Success, money and Christianity have made life better for singer who has left his violent past behind and embraces life with total optimism.

What a lot we seem to know about Stan Walker. That he won Australian Idol; is a judge on The X Factor; had a ghastly, violent childhood, bashed by his drug-dealer father and sexually abused by a relative; became, predictably, a troubled, thieving young thing; found God and wham!, became a clean-living, born-again good Christian boy and is now a professional, full-time singer. And he's only 24. He seems, perhaps not too surprisingly, terribly grown up. "I'd like to think I'm growing up. That I'll keep growing up!" He is also (and much too much on this later; I should have known better than to have asked) a born-again virgin. He once said: "I don't sell sex."

We were sitting in the recording studio at Sony, which is his record company - "Most people hate their labels; I love mine!" - looking at the cover of his new CD, Truth & Soul, an album of soul covers, an idea from his record company which he hated. He wants to write his own songs and he is, but slowly, because "I'm a bit pedantic and precious about my stuff." So, an idea about an album of covers came up because record companies like their artists to actually release stuff, and "I was, like, hell no! I'm an artist! I write my stuff!"

But he loves these songs - Try a Little Tenderness, A Change is Gonna Come, Ain't Too Proud To Beg, for a sample - and he is always putting covers on his Facebook page, "just for fun", with his mates and so he thought, oh, what the hell, and he got his mates in on it too, just for fun. And then he started thinking: "This is a great idea. This is my idea! I've just had this great idea! Hard out!"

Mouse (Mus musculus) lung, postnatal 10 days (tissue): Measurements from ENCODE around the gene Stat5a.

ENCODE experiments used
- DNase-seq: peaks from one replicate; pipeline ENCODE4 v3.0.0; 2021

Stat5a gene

Trust him to turn around an idea he hated, embrace it, and then announce it as his own. He's not just, and amazingly, given that childhood of his, an optimist; he's an uber-optimist.

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He said: "I think people think I'm complicated, but I'm quite simple. I like simple things."

Some things I'm pretty sure I didn't know about Stan Walker are that he's very funny, very smart; articulate and thoughtful. And he looks pretty hot on his new album cover. I made him look at it and he said: "Yeah. He's pretty handsome! Nah! I don't know" Actually, he looks beautiful which of course he baulked at, not because he thought it girly. "No. I use beautiful all the time. But I wouldn't call myself beautiful." He claims to be vain - "I'm vain! Don't get me wrong! I want to look good on camera!" - but not that vain then. He might be selling sexiness, if not, you know, actual sex. He said: "I'm definitely not selling sex. I'm not really selling anything. I'm just being me."

He said, about the album cover: 'Well, that's Stan Walker. This is Roto. That's my middle name and that's what my family call me." Roto (which means In, in Maori) is him in his casual street gear and Nike sandals and his specs and his budget bling - which is not bling at all but "budget" earrings because he's allergic to silver. You can tell they're cheap, he said, helpfully pointing out that they'd gone a kacky sort of green. He looks, I said, glossier than he did a few years ago - which is that odd thing that happens to people when they become celebrities. He's had his teeth done. "You have to look good. I should have got a big American smile, eh?" He could get a mouth full of diamonds. "I might. I'll get a grill!" But, seriously: "I do it for myself. I've learned to take better care of myself." The teeth weren't vanity. His were awful and rotten; the teeth of poverty. He said, about the surface glossiness: "I'm a hori, you know, to the core. I'm hori and I'm rugged but when I do shows ... I have to be at a level that people aspire to be like me and are inspired by me."